5

I applied to companies A and B four days apart.

I started interviewing at company A right away, and they had a pretty lengthy interview process. I had 4 interviews and an assessment with them, and I was supposed to have 2 more interviews, but they skipped the two other interviews to bring me onboard faster since they really wanted me.

I did verbally accept the job offer since I did not have anything else coming along, but they said it was contingent upon a background check and a drug screen. The background check has taken about a week so far, and I have not signed any type of an employment contract yet. They said today that the background check came back, but they still wanted additional information to review things (W2 transcripts) that I sent to them this morning. I do not know if they are going to be giving me an employment contract to sign anytime soon since it seems like they are digging in deep as far as the background check.

The day that I had given the verbal offer to company A, I interviewed at company B thinking that I would not get anywhere since I was a bit under-qualified for the job and the interview practice would not hurt. They really liked me after the initial HR screen and first round of interviews, gave me a technical assessment, and then I had a second round of interviews with C-Level staff and other team members. That interview went really well as well, and they gave me an offer today.

I like company B more than company A because I seemed to get along more with the team, the technology stack and industry is something I would want to work with more than company A, and the benefits and PTO package at company B is way better than company A. Company B is also paying $5K more in salary than company A.

Not sure how to let company A know that I have another offer that is better than theirs, and that I'm more than likely going to be taking it. I really don't want to burn bridges with company A since they are really nice people too, but company B's offering is really too good for me to pass up.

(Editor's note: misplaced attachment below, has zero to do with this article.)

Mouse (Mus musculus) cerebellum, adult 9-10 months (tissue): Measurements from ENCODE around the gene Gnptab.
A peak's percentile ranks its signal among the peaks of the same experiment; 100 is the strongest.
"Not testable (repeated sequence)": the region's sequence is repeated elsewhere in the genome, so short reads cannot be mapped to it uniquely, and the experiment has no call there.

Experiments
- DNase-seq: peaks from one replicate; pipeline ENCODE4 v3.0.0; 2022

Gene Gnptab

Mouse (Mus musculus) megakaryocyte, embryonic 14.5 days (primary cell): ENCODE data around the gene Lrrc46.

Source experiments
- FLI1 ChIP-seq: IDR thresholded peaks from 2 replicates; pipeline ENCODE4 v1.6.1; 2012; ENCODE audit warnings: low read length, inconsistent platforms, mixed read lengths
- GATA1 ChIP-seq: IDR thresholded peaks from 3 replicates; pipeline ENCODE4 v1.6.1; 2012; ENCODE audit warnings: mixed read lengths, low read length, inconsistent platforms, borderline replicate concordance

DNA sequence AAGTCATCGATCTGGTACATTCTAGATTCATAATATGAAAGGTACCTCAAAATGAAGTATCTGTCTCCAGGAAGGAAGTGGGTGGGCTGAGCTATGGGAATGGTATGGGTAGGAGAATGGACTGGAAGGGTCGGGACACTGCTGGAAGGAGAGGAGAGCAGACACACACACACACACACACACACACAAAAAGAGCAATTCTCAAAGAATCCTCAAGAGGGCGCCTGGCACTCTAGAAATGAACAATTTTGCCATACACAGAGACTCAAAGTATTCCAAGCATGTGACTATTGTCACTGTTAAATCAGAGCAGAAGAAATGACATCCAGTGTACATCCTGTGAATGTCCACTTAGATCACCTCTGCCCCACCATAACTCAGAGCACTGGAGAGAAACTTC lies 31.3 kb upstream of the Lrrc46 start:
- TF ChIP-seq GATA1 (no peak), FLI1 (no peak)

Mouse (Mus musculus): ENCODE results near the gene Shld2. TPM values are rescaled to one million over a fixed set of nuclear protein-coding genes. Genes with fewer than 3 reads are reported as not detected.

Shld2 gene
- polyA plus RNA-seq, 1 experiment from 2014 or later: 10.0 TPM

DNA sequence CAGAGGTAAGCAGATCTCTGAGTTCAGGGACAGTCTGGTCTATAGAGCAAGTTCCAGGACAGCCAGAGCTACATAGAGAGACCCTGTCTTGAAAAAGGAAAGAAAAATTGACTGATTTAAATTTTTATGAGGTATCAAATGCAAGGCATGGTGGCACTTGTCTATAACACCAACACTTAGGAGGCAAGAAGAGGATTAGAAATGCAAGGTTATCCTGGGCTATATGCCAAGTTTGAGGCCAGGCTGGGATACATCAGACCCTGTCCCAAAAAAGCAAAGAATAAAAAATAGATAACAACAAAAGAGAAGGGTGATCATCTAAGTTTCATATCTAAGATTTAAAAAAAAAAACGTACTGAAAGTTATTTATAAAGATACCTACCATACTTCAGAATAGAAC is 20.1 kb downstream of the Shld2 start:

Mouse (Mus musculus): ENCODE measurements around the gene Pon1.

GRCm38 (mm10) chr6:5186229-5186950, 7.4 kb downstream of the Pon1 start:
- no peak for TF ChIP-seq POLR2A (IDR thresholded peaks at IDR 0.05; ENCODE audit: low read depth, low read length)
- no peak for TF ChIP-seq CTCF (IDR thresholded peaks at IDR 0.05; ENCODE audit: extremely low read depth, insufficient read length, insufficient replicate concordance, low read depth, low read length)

Is there a good way to let company A know about company B's offer without burning bridges too badly?

5

You have no formal offer from company A. Even if you did, letting them know as soon as possible is the right thing to do. You can outline the facts: your salary, benefits, and responsibilities are better at company B. Please keep your opinion about company B being better than A to yourself.

If they are a reasonable company, then you will not be burning any bridges. They should be happy for your success. They should be looking, at themselves, to understand why you decided upon another company.

Perhaps a dysfunctional company might see this as disloyalty, but then you probably don't want to work their anyway.

Good job!

  • I would agree with you as well. I ended up writing an email since there were multiple HR people I was working with at company A for their onboarding process. I have not heard anything back yet, but I would be very surprised if they tried to counteroffer at this pont. – Perdue Oct 12 at 19:04
  • I agree. If Company A is smart they'll be able to go back to the second best candidate and offer your job to them. Best for all if you do it as soon as possible. – SQL Hacks Nov 5 at 13:35
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You just have to be professional about it and let company A know ASAP that you won't be joining them because you had an offer elsewhere which better matches your long term goals. No need to name company B in that communication.

I'm sure a few bridges will be burned, but if you're at company B for the long term, it won't really matter.

  • 1
    Yes, I agree. I do plan on staying at my next job for at least the next 3-5 years, so it probably won't matter in the end. Also, this job will take my career in a totally different direction than company A. Thanks for your thoughts! – Perdue Oct 10 at 23:22

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